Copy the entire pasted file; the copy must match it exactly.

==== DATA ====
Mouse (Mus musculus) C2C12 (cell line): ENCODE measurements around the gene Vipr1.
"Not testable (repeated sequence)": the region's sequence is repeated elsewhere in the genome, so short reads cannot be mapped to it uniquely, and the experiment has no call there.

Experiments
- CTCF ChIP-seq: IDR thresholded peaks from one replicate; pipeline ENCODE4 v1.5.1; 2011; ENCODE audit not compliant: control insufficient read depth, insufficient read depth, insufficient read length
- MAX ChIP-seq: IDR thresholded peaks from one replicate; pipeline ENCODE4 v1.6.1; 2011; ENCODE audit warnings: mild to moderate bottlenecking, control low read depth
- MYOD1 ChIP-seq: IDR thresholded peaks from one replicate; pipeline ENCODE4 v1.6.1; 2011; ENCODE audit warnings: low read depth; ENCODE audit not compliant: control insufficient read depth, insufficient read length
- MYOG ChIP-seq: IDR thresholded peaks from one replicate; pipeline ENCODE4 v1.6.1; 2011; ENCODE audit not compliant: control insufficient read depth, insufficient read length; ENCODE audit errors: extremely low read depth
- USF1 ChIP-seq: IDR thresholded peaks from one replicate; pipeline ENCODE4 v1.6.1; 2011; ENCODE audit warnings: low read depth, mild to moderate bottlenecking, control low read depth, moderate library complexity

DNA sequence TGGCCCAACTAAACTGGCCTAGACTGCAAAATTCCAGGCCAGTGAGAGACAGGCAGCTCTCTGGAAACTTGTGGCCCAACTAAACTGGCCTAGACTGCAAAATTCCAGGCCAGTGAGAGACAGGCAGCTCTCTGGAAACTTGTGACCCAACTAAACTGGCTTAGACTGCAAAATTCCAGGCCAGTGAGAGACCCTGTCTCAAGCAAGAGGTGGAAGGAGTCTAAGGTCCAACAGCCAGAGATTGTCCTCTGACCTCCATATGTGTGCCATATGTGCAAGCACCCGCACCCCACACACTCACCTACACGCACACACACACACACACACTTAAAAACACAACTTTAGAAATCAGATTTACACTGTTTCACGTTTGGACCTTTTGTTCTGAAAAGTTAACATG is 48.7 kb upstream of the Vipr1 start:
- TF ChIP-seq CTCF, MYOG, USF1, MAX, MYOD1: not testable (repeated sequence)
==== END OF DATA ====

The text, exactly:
Mouse (Mus musculus) C2C12 (cell line): ENCODE measurements around the gene Vipr1.
"Not testable (repeated sequence)": the region's sequence is repeated elsewhere in the genome, so short reads cannot be mapped to it uniquely, and the experiment has no call there.

Experiments
- CTCF ChIP-seq: IDR thresholded peaks from one replicate; pipeline ENCODE4 v1.5.1; 2011; ENCODE audit not compliant: control insufficient read depth, insufficient read depth, insufficient read length
- MAX ChIP-seq: IDR thresholded peaks from one replicate; pipeline ENCODE4 v1.6.1; 2011; ENCODE audit warnings: mild to moderate bottlenecking, control low read depth
- MYOD1 ChIP-seq: IDR thresholded peaks from one replicate; pipeline ENCODE4 v1.6.1; 2011; ENCODE audit warnings: low read depth; ENCODE audit not compliant: control insufficient read depth, insufficient read length
- MYOG ChIP-seq: IDR thresholded peaks from one replicate; pipeline ENCODE4 v1.6.1; 2011; ENCODE audit not compliant: control insufficient read depth, insufficient read length; ENCODE audit errors: extremely low read depth
- USF1 ChIP-seq: IDR thresholded peaks from one replicate; pipeline ENCODE4 v1.6.1; 2011; ENCODE audit warnings: low read depth, mild to moderate bottlenecking, control low read depth, moderate library complexity

DNA sequence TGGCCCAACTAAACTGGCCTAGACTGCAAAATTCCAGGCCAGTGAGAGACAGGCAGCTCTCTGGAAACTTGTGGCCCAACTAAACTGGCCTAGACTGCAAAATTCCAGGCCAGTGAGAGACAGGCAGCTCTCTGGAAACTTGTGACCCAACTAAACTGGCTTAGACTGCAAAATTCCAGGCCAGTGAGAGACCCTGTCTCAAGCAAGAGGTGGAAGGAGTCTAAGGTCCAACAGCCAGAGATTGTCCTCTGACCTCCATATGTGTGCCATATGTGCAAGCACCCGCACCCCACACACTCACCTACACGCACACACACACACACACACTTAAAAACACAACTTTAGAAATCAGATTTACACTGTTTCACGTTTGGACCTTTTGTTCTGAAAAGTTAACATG is 48.7 kb upstream of the Vipr1 start:
- TF ChIP-seq CTCF, MYOG, USF1, MAX, MYOD1: not testable (repeated sequence)